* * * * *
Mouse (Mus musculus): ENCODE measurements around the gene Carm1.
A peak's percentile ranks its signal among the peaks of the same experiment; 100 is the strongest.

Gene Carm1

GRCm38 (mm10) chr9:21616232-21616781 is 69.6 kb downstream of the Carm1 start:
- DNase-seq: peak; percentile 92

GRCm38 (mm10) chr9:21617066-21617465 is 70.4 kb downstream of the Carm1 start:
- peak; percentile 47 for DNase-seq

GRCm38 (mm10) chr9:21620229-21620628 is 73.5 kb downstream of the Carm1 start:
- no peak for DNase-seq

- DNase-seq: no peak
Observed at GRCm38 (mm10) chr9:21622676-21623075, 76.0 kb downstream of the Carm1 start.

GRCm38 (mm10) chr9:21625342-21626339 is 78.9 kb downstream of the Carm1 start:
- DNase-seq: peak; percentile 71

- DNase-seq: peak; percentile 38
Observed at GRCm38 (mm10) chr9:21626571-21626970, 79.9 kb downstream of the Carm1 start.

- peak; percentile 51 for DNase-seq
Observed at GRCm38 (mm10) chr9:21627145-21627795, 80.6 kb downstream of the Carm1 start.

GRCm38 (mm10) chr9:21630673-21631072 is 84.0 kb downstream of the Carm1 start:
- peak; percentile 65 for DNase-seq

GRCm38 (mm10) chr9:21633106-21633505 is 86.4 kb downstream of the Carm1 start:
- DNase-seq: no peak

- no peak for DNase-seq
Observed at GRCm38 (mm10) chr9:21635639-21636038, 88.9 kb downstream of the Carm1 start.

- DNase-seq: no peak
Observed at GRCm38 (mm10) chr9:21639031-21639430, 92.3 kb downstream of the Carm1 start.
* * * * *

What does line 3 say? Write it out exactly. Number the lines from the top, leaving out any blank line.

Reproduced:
Gene Carm1